[0255] 40. Date of Accident: 31 Jul. 1992 Airline: Thai Airways Aircraft: Airbus A310-304 Location: Kathmandu, Nepal Registration: HS-TID Previous Registrations: F-WWCE, C-FGWD Flight Number: 311 Fatalities: 113:113 MSN: 438 Line Number: Not Available Engine Manufacturer: General Electric Engine Model: CF6-80C2A2 Year of Delivery: 1987 Accident Description: After experiencing a flap problem while attempting to extend the flaps fully on a seven mile final, the crew requested a missed approach and it was approved. The radar at Kathmandu was inoperative due to maintenance work, and the aircraft turned toward the south toward rising terrain. The Captain ignored the ground proximity warning system thinking it was a false alarm. Crew error in not following the published missed approach procedure.

[0256] 41. Date of Accident: 27 Aug. 1992 Airline: Aeroflot Aircraft: Tupolev TU-134A Location: Ivanovo, Russia Registration: SSSR-65058 Previous Registrations: Not Available Flight Number: 2808 Fatalities: 84:84 MSN: 49868 Line Number: Not Available Engine Manufacturer: Not Available Engine Model: Not Available Year of Delivery: Not Available Accident Description: The aircraft crashed short of the runway while executing an instrument approach. Pilot error.

[0257] 42. Date of Accident: 06 Jun. 1992 Airline: COPA Aircraft: Boeing 737-204 Location: Tucuti, Panama Registration: HP-1205 Previous Registrations: N8985V, G-BGYL Flight Number: 201 Fatalities: 47:47 MSN: 22059 Line Number: 743 Engine Manufacturer: Pratt & Whitney Engine Model: JT8D-15 Year of Delivery: 1980 Accident Description: The aircraft crashed after malfunction in the artificial horizons. A wire from the gyroscopes to the instruments themselves had frayed, creating a short, and erroneous attitude indications. Flying VFR at night over woodland, the crew was unable to determine that aircraft's attitude, and the wings rolled past 90° bank. The plane then entered a steep dive and broke up at approximately 13,000 feet.

[0258] 43. Date of Accident: 25 Jan. 1990 Airline: Avianca Aircraft: Boeing 707-321 B Location: Cove Neck, N.Y. Registration: HK-2016 Previous Registrations: N423PA Flight Number: 52 Fatalities: 73:158 MSN: 19276 Line Number: 592 Engine Manufacturer: Pratt & Whitney Engine Model: JT3D-3B Year of Delivery: 1967 Accident Description: The aircraft crashed while in a holding pattern awaiting landing at New York's Kennedy Airport. After an unsuccessful approach in bad weather, the crew executed a missed approach and was put into holding. The First Officer declared ‘minimum fuel’ to ATC but never declared an emergency, which would have given the aircraft immediate clearance to land. Crew error.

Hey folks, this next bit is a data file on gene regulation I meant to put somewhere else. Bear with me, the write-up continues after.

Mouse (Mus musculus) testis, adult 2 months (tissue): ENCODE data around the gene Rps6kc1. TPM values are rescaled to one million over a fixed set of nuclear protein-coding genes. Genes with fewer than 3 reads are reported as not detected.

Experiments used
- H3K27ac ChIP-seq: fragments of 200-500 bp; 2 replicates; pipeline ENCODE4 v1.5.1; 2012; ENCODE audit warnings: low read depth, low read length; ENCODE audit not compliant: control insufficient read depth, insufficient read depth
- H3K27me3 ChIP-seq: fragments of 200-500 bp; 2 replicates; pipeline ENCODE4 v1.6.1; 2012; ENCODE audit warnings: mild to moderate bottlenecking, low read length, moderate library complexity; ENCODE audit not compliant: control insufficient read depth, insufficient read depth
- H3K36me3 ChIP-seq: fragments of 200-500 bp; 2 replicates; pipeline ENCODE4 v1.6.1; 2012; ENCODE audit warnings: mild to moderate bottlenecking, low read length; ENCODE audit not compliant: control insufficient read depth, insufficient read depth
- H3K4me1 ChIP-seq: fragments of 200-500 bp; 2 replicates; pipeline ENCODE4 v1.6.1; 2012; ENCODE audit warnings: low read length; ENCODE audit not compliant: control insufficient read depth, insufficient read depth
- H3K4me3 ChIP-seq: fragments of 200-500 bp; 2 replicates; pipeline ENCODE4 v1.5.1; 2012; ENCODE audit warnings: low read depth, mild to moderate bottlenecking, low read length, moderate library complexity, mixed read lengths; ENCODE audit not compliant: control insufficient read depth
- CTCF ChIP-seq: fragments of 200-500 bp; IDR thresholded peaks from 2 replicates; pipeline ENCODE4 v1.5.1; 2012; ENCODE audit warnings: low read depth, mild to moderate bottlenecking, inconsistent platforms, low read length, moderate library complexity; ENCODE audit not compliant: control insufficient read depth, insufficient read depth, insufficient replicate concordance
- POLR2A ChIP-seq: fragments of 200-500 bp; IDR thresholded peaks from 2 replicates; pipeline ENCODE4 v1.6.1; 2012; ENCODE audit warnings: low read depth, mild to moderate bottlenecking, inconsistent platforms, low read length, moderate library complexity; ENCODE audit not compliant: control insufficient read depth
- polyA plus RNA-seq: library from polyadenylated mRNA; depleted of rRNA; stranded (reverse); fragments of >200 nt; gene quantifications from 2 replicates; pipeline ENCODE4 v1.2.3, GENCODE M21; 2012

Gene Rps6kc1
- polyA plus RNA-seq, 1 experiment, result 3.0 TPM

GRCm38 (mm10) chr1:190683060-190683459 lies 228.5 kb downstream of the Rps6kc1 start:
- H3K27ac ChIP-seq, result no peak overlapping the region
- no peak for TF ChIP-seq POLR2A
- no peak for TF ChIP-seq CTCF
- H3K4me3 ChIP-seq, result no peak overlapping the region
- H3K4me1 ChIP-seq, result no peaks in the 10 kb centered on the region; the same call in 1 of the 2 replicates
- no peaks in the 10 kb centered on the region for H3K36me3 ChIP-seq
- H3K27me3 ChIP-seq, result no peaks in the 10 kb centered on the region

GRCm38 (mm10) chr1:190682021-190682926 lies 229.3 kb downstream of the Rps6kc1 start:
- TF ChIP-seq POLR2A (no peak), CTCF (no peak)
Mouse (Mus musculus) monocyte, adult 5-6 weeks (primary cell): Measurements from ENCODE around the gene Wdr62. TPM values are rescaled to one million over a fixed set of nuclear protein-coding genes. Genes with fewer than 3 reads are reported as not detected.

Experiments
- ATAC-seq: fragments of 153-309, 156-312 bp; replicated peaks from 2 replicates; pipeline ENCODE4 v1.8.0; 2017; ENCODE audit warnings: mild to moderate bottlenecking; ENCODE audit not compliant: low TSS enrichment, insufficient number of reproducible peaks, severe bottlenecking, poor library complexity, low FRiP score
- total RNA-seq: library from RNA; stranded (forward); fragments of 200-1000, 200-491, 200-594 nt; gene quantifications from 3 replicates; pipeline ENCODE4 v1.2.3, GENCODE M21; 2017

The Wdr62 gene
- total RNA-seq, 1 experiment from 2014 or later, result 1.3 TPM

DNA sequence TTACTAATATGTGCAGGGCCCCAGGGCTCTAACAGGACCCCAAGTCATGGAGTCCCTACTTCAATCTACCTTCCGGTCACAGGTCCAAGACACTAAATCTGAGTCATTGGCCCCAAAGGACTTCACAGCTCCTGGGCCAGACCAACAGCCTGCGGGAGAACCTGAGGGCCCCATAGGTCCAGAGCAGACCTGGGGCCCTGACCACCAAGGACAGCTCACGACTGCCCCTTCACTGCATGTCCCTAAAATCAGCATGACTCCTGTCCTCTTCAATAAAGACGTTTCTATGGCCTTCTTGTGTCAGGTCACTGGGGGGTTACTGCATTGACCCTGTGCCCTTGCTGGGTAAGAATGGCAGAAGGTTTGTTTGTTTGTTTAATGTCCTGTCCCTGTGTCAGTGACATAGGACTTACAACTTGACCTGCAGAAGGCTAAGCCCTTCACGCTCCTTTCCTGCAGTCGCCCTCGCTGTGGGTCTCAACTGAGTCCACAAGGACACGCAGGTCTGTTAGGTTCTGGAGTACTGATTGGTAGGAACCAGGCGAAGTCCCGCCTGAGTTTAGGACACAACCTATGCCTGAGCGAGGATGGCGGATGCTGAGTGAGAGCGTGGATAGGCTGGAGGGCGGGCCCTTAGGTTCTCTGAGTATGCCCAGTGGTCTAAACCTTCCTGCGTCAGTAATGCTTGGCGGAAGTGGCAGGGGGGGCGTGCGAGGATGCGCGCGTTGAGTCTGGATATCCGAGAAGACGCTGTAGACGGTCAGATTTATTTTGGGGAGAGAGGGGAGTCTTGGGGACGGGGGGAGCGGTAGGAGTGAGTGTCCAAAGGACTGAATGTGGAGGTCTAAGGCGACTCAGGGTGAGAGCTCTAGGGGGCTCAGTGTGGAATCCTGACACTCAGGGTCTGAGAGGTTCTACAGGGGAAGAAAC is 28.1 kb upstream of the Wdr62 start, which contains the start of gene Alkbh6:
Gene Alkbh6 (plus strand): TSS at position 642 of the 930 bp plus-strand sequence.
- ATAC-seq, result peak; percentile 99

[0259] 44. Date of Accident: 08 Feb. 1989 Airline: Independent Air Aircraft: Boeing 707-331 B Location: Santa Maria, Azores, Portugal Registration: N7231T Previous Registrations: N28727 Flight Number: 1851 Fatalities: 144:144 MSN: 19572 Line Number: 687 Engine Manufacturer: Pratt & Whitney Engine Model: JT3D-3B (HK) Year of Delivery: 1968 Accident Description: The aircraft impacted terrain after being given an improper vector by air traffic control. ATC error.

[0260] 45. Date of Accident: 07 Jun. 1989 Airline: Suriname Airways Aircraft: McDonnell Douglas DC-8-62 Location: Paramaribo, Surinam Registration: N1809E Previous Registrations: None Flight Number: 764 Fatalities: 176:187 MSN: 46107 Line Number: 498 Engine Manufacturer: Pratt & Whitney Engine Model: JT3D Year of Delivery: 1969 Accident Description: The aircraft impacted trees after the crew descended below MDA in an attempt to make visual contact with the runway during their third approach. Crew fatigue, low fuel situation that necessitated landing immediately.

[0261] 46. Date of Accident: 16 Aug. 1987 Airline: Northwest Airlines Aircraft: McDonnell Douglas MD-82 Location: Romulus, Mich. (Detroit Airport) Registration: N312RC Previous Registrations: N1004F Flight Number: 255 Fatalities: 154:155+2 MSN: 48090 Line Number: 1040 Engine Manufacturer: Pratt & Whitney Engine Model: JT8D-217 Year of Delivery: 1982 Accident Description: The aircraft crashed on takeoff from Detroit's Wayne County Airport. Examination of the Cockpit Voice Recorder revealed that, in a rush to depart, the crew never completed the Before Takeoff checklist. Among other items, the aircraft's slats and flaps were not configured for departure. The aircraft clipped several light posts, impacted the top of a rental car building, and came to rest inverted on the airport entrance roadway.

[0262] 47. Date of Accident: 07 Dec. 1987 Airline: Pacific Southwest Airlines Aircraft: British Aerospace BAe-146 Location: San Luis Obispo, Calif. Registration: N350PS Previous Registrations: Not Available Flight Number: 1771 Fatalities: 43:43 MSN: Not Available Line Number: Not Available Engine Manufacturer: Not Available Engine Model: Not Available Year of Delivery: Not Available Accident Description: US Air employee David Burke, recently fired for stealing money from a ‘beer fund’ kept by Flight Attendants, used his airport clearance to gain access to the aircraft, on which the US Air CEO was flying, without going through a security checkpoint. Upon reaching cruise altitude, Burke dropped a hand-written note into the US Air CEO's lap reading ‘It’s kind of ironical, isn't it? I asked for leniency for my family, remember? Well, I got none, and now you'll get none. Burke then proceeded to the cockpit with a loaded 0.44, shot both pilots, and put the aircraft into a steep dive from which it would never recover.